This is the third and the last instalment of our LeBron James, myths and archetypes series.Previously, we talked about the significance of the relationship of James and Wade, James’ story,his recovering popularity, and how he compares to Jordan. Let’s roll out!
About James and Kobe
So far Kobe has won 5 rings. If you look purely at numbers, you’d conclude that he is up there with Jordan. But as always, we should look at the storyline, not facts. Kobe’s story is not so compelling for two reasons:
First, let’s agree on one thing: Kobe’s achievements are mind boggling. His endurance, his competitiveness and the fact that he entered the league, as a teenager will always be remembered. And I think, just like LeBron James Kobe is more skilled than Jordan, which again does not mean much. Because, just like James, Kobe’s story is mostly self-serving. Maybe he did not leave the Lakers, but he demanded to be traded, when he could not beat the Suns. Instead of rising up to the challenge, he acted immaturely, elbowing people and refusing to shoot on an elimination game. Prior to that, he wanted to win at all cost. He demanded to be the top dog, forcing Shaquille O’Neal leave Los Angeles. But, in reality his irresponsible gunner attitude was the main reason why Lakers could not beat the Pistons. He also didn’t get along with Phil Jackson and caused him to leave the team, which left the Lakers wounded for a while. All those acts served him, not the Lakers, not the city of Los Angeles and not the NBA. That’s a seriously flawed storyline.
Second, Kobe’s first three rings, as hard earned as they were, will be perceived as less valuable than Jordan’s or James rings. Because he was THE sidekick, and O’Neal was THE hero of that story. At the end of the day, you can’t fake Finals’ MVP Awards and Kobe has 2 of them, not 5. So, Kobe will always be perceived as THE prodigious sidekick for his first three rings and THE hero for his last 2. That is the power of the myth, the beauty of the archetypal story of a hero.
About James haters
LeBron James is a highly criticized athlete. Over the last 5 years, American sportswriters’ favorite pastime activity has been to talk about James’ shortcomings: He can’t close. He is afraid of pressure. He celebrates as if he won.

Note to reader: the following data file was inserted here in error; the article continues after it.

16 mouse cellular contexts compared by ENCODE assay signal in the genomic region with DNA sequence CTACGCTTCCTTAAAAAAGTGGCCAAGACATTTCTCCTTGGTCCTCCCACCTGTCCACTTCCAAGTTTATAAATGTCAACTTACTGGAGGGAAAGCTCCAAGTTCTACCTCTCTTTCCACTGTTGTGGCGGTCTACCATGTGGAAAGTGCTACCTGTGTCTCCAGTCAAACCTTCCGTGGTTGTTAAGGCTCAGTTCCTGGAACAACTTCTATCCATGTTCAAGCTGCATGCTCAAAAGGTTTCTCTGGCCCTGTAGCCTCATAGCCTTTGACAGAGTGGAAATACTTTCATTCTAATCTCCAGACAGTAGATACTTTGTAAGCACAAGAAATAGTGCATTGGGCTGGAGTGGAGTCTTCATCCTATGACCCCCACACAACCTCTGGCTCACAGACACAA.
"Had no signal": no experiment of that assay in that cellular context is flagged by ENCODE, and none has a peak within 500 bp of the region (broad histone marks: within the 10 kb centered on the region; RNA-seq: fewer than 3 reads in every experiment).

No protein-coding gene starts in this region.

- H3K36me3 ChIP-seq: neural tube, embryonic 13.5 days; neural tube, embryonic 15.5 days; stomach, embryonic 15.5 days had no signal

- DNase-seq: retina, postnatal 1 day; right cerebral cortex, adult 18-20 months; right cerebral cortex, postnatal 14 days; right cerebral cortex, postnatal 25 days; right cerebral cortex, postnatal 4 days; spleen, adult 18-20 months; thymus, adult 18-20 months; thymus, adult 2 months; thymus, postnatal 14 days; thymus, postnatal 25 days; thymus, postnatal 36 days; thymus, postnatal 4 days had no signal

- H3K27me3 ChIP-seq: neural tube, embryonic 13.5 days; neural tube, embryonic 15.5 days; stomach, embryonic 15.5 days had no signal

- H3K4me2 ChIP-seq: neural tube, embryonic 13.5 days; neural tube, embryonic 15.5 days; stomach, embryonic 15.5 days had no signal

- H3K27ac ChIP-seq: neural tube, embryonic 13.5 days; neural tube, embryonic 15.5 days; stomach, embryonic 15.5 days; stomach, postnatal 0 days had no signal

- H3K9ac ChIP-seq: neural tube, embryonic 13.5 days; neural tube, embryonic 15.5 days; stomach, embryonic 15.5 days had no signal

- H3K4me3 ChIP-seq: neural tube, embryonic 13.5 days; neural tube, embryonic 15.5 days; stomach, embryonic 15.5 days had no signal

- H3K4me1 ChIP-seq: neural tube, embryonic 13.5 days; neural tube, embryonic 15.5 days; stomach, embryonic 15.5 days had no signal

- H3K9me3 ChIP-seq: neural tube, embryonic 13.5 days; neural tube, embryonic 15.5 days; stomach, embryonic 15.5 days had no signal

I must admit, I agreed with such critics. That said, he finally won his first ring, defeated his inner demons, and publicly stated he was immature in the past and that he is glad he did not win the year before. Previously, we analyzed how and why people jumped on James’ bandwagon, the millisecond Heat beat the Thunder. That does not mean there are still bona fide critics out there. For instance, Skip Bayless, who is almost always right, says that “James got a lucky break.” Any rational person, who watched the 2012 Playoffs, would have realized that James was head and shoulders above other players. Bayless and likeminded people are obviously a rational people. So, why do they still hate James? The answer is simple: It is not hatred. Actually, it is a very basic psychological process called “commitment and consistency”. What do we mean by that?
In his perennial book, Influence, Dr. Cialdini explains why we stick to our ideas and act on them, even though we might be perceived as irrational or marginal. Here is how Wikipedia explains it:
If people commit, orally or in writing, to an idea or goal, they are more likely to honor that commitment because of establishing that idea or goal as being congruent with their self image. Even if the original incentive or motivation is removed after they have already agreed, they will continue to honor the agreement. For example, in car sales, suddenly raising the price at the last moment works because the buyer has already decided to buy.
So, here is the psychological process that James’ haters went through:
- They rightfully stated that James was not living up to his potential, he was mentally weak, and spoiled by media.
- Their ideas, rightfully got public acceptance, so they started defended their point of views fiercely.
- Every time James failed, or made a colossal mistake such as “the Decision”, they reiterated their point of views, mentally committing to such thoughts, which built their self-image.
- Now that James finally won, the original motivation is removed. Yet, since they made their thoughts public, their point of views are cemented.
- They cannot change their stance easily. If they do so, their mind will suffer from incongruence, which is what psychologists call: cognitive dissonance.
So, what we see as “hatred” is in reality “consistency.” I believe, over time, as James continues winning and paying close attention to his public image, such commitments will loosen up.
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